Next week, we return to problem solving with standing waves. 


Matching Tasks in Physics I

September 15, 2017

I’ve been doing a fair amount of matxhimg tasks in physics I . Here are some examples.

Planning Thoughts for physics 2 (sound waves)

September 15, 2017

In 2nd semester physics, we are moving on to sound waves and with that energy, power, and intensity. 

My goals is to juxtapose two things we know… one from everyday life and another from our last unit on oscillations. 

— what can damage our hearing at a loud concert (volume, proximity, pitch, duration)

– what makes oscillations more energetic (amplitude and frequency) 

We will look at oscillations at different proximitues to graph amplitude vs distance from source.
We will also look at different frequency graphs of same amplitude and of same duration. 

This will raise two questions for us: Why does amplitude go down with distance? How do higher frequencies of similar amplitude transmit more total energy in same duration? 

–> I’m going to lean on some invention tasks and direct instruction to get us learning about and distinguishing energy, power, and intensity.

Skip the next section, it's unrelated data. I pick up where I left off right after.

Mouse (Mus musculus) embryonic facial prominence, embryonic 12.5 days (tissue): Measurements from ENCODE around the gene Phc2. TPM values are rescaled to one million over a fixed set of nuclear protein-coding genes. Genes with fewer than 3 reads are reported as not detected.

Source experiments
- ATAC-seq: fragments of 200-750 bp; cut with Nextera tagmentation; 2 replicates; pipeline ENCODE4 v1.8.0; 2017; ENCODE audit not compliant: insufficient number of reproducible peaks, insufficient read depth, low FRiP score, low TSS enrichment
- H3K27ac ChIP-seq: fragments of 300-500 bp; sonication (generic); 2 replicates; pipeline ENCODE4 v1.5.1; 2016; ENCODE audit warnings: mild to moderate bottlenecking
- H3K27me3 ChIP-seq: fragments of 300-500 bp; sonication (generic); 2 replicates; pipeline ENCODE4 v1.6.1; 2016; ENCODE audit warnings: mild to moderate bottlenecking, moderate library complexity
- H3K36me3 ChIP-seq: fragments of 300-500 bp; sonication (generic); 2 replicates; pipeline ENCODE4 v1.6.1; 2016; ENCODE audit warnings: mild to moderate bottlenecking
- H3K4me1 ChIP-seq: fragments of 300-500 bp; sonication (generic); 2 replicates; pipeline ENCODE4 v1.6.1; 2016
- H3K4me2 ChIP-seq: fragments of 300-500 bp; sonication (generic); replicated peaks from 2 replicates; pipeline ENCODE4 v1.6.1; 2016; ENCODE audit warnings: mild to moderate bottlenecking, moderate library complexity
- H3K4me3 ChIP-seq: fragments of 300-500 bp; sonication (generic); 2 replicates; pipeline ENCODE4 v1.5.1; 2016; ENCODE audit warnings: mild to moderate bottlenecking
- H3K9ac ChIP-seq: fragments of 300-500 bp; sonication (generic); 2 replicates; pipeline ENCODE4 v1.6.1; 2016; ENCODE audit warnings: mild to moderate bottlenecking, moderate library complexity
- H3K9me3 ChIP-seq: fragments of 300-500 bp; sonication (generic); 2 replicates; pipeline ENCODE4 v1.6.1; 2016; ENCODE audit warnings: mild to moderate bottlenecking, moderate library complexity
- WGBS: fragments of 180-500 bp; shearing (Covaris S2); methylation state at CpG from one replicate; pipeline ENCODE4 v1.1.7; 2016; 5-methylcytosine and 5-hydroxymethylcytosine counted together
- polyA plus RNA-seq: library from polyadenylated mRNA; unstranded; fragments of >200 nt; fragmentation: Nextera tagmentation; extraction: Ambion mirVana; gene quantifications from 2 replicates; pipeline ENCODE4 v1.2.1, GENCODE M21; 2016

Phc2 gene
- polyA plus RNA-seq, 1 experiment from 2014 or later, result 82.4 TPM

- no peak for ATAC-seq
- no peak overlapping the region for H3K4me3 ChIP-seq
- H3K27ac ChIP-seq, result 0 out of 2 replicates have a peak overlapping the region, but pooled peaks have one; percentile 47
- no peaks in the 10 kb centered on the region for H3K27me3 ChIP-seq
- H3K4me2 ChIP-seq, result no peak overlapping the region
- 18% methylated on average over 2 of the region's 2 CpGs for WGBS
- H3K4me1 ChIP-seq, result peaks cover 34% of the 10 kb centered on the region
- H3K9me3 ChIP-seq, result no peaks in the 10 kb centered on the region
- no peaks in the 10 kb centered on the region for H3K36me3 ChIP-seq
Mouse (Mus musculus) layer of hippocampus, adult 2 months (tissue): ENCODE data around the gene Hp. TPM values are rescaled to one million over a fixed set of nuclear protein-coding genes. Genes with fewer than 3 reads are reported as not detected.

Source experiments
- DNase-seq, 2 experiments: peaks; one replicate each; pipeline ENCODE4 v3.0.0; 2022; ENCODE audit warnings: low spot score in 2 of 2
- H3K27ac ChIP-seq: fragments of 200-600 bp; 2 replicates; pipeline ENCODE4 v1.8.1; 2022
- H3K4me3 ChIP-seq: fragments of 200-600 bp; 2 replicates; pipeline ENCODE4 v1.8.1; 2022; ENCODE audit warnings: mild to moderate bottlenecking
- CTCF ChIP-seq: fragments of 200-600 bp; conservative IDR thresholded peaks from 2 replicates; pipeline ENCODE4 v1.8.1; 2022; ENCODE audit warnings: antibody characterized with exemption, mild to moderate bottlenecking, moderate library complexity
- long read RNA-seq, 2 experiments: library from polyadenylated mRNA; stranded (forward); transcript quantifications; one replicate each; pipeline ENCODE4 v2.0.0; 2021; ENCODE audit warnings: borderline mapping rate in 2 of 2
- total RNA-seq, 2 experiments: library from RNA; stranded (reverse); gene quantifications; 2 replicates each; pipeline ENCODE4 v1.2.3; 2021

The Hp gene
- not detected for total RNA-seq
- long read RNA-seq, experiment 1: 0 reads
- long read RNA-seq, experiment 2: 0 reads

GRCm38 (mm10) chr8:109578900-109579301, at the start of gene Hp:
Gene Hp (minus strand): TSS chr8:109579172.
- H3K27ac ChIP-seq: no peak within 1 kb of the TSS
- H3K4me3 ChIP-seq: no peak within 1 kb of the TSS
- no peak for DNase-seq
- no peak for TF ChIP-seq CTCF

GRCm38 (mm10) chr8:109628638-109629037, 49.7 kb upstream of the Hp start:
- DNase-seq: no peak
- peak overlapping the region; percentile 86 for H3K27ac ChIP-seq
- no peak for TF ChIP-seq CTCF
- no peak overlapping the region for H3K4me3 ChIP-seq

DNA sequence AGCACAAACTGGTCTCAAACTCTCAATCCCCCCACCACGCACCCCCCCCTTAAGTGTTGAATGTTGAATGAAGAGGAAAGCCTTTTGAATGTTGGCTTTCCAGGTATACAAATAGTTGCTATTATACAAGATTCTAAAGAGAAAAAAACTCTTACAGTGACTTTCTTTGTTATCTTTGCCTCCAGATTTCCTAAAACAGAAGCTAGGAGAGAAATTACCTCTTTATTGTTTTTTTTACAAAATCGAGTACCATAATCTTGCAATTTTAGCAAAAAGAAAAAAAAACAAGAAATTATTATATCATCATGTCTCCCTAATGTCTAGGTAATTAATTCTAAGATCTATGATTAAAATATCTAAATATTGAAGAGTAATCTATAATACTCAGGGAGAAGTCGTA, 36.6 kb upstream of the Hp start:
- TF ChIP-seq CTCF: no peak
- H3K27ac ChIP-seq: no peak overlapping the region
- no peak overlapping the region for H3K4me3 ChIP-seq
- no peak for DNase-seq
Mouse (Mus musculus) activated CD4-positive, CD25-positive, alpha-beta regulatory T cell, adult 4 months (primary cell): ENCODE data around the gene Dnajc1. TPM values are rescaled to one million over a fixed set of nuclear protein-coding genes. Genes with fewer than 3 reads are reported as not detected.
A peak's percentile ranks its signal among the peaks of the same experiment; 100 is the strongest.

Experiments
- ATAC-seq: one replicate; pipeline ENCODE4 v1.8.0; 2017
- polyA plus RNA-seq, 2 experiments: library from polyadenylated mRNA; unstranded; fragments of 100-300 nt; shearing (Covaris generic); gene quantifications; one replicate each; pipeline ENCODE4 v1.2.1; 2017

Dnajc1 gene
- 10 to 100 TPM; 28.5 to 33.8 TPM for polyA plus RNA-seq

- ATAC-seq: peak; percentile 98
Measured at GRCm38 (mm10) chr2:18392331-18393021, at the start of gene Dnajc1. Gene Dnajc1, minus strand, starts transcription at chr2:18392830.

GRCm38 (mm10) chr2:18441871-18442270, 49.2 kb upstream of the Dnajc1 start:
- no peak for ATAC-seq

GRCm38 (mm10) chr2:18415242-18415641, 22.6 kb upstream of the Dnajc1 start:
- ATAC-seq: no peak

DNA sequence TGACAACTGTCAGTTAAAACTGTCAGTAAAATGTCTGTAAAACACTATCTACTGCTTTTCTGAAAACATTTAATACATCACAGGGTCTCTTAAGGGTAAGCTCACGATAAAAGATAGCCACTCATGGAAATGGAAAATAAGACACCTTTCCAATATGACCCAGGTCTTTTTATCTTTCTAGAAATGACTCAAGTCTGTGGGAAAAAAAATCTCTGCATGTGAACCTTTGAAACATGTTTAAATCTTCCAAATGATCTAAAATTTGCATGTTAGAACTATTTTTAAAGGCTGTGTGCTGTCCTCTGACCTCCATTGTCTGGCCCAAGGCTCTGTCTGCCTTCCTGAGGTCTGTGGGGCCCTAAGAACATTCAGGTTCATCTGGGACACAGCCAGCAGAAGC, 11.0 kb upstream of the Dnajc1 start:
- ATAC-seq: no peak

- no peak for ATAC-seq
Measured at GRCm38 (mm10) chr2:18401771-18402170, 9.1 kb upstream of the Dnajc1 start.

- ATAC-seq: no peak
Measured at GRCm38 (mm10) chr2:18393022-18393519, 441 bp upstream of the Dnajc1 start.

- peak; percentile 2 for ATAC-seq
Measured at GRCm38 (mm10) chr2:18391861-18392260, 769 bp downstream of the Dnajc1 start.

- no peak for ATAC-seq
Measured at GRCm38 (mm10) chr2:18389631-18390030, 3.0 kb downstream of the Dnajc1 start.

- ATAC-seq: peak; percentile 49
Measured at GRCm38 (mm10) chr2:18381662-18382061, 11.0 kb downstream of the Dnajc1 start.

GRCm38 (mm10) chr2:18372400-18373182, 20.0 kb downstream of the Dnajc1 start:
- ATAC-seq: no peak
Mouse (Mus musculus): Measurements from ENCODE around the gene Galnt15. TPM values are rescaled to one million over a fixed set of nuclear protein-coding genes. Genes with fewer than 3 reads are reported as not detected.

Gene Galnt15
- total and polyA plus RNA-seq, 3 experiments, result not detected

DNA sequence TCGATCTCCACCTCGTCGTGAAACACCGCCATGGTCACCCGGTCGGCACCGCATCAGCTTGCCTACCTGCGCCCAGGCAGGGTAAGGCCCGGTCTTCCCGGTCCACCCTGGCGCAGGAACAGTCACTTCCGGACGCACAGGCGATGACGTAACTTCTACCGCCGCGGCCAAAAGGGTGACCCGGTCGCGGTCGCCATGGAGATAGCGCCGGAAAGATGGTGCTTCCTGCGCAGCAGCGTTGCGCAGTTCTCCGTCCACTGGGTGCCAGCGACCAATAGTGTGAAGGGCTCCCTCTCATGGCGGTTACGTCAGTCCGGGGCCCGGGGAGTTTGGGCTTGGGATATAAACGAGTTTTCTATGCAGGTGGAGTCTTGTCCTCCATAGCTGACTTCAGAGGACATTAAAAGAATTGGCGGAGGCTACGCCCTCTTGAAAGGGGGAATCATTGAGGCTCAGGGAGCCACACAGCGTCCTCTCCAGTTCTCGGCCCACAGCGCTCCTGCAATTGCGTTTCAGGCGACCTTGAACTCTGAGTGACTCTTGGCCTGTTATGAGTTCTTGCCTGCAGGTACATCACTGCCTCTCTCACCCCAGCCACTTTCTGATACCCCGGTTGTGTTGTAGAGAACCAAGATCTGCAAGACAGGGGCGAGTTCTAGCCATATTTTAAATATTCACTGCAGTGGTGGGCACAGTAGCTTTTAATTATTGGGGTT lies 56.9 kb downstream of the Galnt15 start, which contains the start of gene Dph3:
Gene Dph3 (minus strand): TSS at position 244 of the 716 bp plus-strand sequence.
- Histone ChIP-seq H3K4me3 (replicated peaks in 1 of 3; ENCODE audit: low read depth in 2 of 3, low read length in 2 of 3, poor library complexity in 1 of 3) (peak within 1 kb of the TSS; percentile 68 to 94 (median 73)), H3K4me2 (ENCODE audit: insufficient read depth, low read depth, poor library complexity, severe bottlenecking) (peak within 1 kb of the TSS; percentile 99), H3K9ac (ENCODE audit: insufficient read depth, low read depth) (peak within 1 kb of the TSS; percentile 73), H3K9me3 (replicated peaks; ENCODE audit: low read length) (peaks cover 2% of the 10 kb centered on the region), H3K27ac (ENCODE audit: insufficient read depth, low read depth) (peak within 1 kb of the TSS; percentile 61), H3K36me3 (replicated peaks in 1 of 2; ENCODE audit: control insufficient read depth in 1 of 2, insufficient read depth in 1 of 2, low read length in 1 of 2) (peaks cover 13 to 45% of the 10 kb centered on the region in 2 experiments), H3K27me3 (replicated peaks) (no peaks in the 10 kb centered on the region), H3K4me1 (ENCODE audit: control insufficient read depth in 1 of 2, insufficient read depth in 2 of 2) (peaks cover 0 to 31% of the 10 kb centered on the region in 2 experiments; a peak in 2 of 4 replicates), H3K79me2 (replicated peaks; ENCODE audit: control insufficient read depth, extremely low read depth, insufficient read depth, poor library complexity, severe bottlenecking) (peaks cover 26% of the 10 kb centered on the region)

We will return to the questions above once we have the intensity tool. 

I want /need to navigate this toward problem solving of the type where a speaker has a certain power output, how much energy is being delivered to ear each second depending on how far they are from the source. 

Physics 2 Brain Dump

September 9, 2017

In second semester physics, we spent first two weeks on oscillations.

Day 1: Linear Restoring Forces

We first explored and played with variety of springs and talked about what we noticed. Students noticed varying lengths, coil thicknesses, and diameters. They noticed different materials, that some only stretch, while others stretch and compress, that they have different stiffnesses, that some have “hoops” or “hooks” at their end. 

We also talked about what other things in this world are described as “springy” but not really springs. Diving boards, skin, trampolines, exercise bands, bouncy balls, etc. I reminded students that last semester we saw that lots of surfaces are springy, but often very stiff (normal forces).